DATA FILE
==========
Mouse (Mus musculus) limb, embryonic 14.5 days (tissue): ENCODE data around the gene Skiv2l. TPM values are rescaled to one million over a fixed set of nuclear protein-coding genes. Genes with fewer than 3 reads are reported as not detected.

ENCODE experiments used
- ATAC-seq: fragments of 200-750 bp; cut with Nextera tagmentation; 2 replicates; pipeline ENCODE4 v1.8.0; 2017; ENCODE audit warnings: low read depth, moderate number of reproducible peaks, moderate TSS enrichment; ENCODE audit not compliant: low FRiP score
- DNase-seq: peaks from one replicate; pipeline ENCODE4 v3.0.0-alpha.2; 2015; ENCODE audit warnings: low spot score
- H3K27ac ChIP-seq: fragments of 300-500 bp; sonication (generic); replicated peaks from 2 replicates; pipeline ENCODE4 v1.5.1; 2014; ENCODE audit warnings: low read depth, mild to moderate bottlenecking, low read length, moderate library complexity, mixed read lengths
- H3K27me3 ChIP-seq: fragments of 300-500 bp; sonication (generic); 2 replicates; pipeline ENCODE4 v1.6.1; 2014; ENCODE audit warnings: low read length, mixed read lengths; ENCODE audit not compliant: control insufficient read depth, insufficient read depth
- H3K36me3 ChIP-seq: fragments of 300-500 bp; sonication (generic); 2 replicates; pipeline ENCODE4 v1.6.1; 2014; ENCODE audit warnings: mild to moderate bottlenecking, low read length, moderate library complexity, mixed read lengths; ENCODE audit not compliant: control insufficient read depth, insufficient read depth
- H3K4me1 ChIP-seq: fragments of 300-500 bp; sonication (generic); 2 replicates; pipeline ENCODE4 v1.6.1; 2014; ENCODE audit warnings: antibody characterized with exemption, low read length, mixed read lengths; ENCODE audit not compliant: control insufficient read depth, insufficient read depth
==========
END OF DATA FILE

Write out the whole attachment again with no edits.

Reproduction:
Mouse (Mus musculus) limb, embryonic 14.5 days (tissue): ENCODE data around the gene Skiv2l. TPM values are rescaled to one million over a fixed set of nuclear protein-coding genes. Genes with fewer than 3 reads are reported as not detected.

ENCODE experiments used
- ATAC-seq: fragments of 200-750 bp; cut with Nextera tagmentation; 2 replicates; pipeline ENCODE4 v1.8.0; 2017; ENCODE audit warnings: low read depth, moderate number of reproducible peaks, moderate TSS enrichment; ENCODE audit not compliant: low FRiP score
- DNase-seq: peaks from one replicate; pipeline ENCODE4 v3.0.0-alpha.2; 2015; ENCODE audit warnings: low spot score
- H3K27ac ChIP-seq: fragments of 300-500 bp; sonication (generic); replicated peaks from 2 replicates; pipeline ENCODE4 v1.5.1; 2014; ENCODE audit warnings: low read depth, mild to moderate bottlenecking, low read length, moderate library complexity, mixed read lengths
- H3K27me3 ChIP-seq: fragments of 300-500 bp; sonication (generic); 2 replicates; pipeline ENCODE4 v1.6.1; 2014; ENCODE audit warnings: low read length, mixed read lengths; ENCODE audit not compliant: control insufficient read depth, insufficient read depth
- H3K36me3 ChIP-seq: fragments of 300-500 bp; sonication (generic); 2 replicates; pipeline ENCODE4 v1.6.1; 2014; ENCODE audit warnings: mild to moderate bottlenecking, low read length, moderate library complexity, mixed read lengths; ENCODE audit not compliant: control insufficient read depth, insufficient read depth
- H3K4me1 ChIP-seq: fragments of 300-500 bp; sonication (generic); 2 replicates; pipeline ENCODE4 v1.6.1; 2014; ENCODE audit warnings: antibody characterized with exemption, low read length, mixed read lengths; ENCODE audit not compliant: control insufficient read depth, insufficient read depth